Gate Drive circuit for three phase fully controlled converter
Several schemes exist to generate gate drive pulses for single phase or three phase converters. In many application it is required that the output of the converter be proportional to a control voltage. This can be achieved as follows.
The following circuit can be used to generate “α” according to equation 13.32.
In the circuit of Fig. 13.6(a) a phase shift network is used to obtain a waveform leading v_{i} by 90º. The phasor diagram of the phase shift circuit is shown in Fig. 13.6(b). The output of the phase shift waveform (and its inverse) is compared with v_{c}. The firing pulse is generated at the point when these two waveforms are equal. Obviously atthis instant
Therefore this method of generation of converter firing pulses is called “inverse cosine” control. The output of the phase shift network is called carrier waveform.
Similar technique can be used for three phase converters. However the phase shift network here consists of a three phase signal transformer with special connections as shown in Fig. 13.7.
The signal transformer uses three single phase transformer each of which has two secondary windings. The primary windings are connected in delta while the secondary windings are connected in zigzag. From Fig. 13.1 (c) T_{2} is fired α angle after the positive going zero crossing of v_{bc}. Therefore, to implement inverse cosine the carrier wave for T_{2 }must lead v_{bc} by 90º. This waveform is obtained from zigzag connection of the winding segments a_{1}a_{2 }and c_{1}c _{2} as shown in Fig. 13.7(a). The same figure also shows the zigzag connection for other phase. The voltage across each zigzag phase can be used to fire two thyristors belonging to the same phase leg using a circuit similar to Fig. 13.6 (a). The phase shift network will not be required in this case.
Exercise 5.3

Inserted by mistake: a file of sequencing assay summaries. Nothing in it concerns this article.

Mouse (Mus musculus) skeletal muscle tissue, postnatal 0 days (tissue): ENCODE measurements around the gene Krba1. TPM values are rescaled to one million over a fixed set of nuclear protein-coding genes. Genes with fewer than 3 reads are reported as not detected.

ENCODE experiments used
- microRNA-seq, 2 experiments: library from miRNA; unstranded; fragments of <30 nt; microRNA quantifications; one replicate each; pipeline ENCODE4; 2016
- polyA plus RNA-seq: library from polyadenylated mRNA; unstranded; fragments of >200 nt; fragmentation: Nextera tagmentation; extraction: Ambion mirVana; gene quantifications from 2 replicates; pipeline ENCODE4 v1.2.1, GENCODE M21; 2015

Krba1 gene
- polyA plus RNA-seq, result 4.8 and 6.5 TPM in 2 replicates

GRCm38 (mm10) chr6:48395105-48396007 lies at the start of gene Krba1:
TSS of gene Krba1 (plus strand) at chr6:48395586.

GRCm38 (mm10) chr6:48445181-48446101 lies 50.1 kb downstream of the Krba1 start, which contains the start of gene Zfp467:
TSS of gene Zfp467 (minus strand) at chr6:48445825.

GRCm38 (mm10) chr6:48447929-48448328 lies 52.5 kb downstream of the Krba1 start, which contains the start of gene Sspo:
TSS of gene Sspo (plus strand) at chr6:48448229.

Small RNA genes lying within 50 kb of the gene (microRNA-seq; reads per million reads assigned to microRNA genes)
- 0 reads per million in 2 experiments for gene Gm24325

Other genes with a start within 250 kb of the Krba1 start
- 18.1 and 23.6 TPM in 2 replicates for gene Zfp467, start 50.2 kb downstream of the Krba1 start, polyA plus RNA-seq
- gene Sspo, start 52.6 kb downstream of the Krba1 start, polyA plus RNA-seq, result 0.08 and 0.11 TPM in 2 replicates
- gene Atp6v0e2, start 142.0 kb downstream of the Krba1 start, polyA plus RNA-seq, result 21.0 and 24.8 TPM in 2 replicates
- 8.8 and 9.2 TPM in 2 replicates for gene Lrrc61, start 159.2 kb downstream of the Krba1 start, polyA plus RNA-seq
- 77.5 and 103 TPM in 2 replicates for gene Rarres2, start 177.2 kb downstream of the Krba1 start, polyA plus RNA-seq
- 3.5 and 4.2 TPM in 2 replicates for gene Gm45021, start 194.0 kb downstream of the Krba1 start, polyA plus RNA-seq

1. Fill in the blank(s) with the appropriate word(s)
i) Higher pulse number converters can be realized by __________ and _______ connection of six pulse converters.
ii) Constituent six pulse converters of a 12 pulse converter have _________ firing angles.
iii) The input supply voltages to the converters of a 12 pulse converter have ________magnitudes and are phase shifted from one another by _________ degrees.
iv) The input supply to a 12 pulse converter can be obtained through a _________ connected transformer.
v) Dual converters are used for supplying ________ quadrant dc motor drives.
vi) In a dual converter if one converter is fired at an angle ‘α’ the other has to be fired at _________.
vii) In ___________ current dual converter only one converter conducts t any time.
viii) In a circulating current type dual converter an __________ is used between the converters to limit the circulating current.
ix) To obtain a linear control relation between the control voltage and the output dc voltage of a converter ___________ control logic is used.
x) In a three phase fully controlled converter the carrier waves for firing pulse generation are obtained using three ___________ connected single phase transformers.
Answers: (i) Series, parallel; (ii) same, (iii) equal, 30, (iv) star – star – delta; (v) four; (vi) π  α, (vii) noncirculating ; (viii) inductor, (ix) inversecosine; (x) deltazigzag.
3. What will happen if the signal transformers generating the carrier wave have delta – double star connection instead of deltazigzag connection.
Answer: With deltadouble star connection of the signal transformers the carrier wave forms will be in phase with the line voltage waveforms. Therefore, without a phase shift network it will not be possible to generate carrier waveforms which are in quadrature with the line voltages. Hence inverse casine control law cannot be implemented.